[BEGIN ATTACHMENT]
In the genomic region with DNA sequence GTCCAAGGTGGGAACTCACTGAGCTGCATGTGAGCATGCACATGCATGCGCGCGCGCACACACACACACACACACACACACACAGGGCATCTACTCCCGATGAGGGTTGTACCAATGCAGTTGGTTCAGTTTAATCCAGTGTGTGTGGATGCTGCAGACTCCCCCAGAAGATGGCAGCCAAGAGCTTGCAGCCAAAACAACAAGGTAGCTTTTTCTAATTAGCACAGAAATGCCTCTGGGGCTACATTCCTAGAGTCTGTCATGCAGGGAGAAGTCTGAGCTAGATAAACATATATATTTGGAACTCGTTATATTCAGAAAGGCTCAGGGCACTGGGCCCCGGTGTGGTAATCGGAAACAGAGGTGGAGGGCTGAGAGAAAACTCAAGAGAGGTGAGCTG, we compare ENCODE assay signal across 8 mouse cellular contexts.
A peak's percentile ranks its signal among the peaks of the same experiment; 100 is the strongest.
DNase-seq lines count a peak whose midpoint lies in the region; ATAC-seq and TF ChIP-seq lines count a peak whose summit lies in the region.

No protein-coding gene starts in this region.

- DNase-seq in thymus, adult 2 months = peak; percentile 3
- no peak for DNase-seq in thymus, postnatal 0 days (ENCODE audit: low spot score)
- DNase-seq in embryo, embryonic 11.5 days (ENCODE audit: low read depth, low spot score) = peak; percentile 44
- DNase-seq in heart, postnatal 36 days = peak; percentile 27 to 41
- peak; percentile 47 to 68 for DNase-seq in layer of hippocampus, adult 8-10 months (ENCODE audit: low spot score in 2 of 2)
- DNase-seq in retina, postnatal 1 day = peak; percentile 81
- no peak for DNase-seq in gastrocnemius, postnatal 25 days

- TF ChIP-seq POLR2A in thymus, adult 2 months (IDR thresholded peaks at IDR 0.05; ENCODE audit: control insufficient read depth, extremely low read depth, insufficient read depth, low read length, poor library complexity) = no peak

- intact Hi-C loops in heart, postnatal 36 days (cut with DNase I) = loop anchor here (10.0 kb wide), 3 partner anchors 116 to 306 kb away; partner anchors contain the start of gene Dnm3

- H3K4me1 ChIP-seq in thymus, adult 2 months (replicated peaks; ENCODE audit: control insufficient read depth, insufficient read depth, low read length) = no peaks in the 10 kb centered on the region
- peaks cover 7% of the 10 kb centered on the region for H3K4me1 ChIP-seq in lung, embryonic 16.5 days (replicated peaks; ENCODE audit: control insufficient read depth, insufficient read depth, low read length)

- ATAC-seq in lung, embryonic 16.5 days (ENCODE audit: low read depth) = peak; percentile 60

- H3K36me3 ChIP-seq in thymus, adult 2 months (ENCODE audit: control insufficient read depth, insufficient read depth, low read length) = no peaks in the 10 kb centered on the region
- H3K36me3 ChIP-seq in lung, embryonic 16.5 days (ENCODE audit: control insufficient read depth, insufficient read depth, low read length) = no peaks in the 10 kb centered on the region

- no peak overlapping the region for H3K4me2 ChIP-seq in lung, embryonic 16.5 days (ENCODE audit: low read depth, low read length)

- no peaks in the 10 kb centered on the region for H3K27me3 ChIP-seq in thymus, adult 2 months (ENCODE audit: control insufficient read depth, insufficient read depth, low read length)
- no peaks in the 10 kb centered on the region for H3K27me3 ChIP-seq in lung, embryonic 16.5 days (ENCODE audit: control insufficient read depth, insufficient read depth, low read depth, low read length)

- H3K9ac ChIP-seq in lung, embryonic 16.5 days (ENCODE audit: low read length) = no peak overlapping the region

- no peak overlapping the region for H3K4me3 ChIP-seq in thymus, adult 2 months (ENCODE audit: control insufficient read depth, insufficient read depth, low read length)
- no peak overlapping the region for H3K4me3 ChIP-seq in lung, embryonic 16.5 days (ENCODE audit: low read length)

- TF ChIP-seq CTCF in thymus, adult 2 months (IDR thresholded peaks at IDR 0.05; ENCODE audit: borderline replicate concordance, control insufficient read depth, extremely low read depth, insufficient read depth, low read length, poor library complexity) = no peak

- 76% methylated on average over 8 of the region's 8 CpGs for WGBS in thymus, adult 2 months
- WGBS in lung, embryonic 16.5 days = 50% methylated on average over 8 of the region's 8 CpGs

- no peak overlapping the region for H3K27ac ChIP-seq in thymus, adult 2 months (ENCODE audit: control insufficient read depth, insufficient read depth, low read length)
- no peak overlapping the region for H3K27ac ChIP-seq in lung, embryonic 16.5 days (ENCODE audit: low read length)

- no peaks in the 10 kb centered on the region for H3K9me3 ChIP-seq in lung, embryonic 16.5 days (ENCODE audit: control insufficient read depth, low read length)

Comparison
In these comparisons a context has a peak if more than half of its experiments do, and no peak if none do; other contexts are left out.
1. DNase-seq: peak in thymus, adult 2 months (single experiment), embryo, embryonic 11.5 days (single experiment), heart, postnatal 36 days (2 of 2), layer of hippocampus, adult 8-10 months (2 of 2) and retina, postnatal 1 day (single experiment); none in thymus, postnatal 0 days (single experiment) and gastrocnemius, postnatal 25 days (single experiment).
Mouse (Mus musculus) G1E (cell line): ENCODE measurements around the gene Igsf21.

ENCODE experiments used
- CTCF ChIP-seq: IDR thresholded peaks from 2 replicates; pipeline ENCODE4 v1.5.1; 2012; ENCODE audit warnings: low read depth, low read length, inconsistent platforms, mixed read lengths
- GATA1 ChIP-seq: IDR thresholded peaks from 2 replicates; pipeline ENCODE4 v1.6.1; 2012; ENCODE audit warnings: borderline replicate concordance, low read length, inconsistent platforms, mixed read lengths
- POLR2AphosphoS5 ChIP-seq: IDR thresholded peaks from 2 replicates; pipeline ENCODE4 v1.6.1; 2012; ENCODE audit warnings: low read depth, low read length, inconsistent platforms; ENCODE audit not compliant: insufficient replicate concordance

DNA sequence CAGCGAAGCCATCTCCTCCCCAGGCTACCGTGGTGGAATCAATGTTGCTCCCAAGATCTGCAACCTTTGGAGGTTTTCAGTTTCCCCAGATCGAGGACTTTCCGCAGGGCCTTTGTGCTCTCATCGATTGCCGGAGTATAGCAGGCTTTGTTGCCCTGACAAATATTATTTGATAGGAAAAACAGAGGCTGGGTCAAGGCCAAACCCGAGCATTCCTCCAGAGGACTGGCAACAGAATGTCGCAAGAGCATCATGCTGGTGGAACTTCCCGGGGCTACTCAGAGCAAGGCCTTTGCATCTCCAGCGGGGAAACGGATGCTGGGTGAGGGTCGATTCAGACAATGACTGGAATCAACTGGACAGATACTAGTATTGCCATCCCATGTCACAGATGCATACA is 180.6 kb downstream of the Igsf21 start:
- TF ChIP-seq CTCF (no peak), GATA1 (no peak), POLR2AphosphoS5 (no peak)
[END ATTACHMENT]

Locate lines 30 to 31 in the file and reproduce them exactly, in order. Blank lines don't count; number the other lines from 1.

- no peaks in the 10 kb centered on the region for H3K9me3 ChIP-seq in lung, embryonic 16.5 days (ENCODE audit: control insufficient read depth, low read length)

Comparison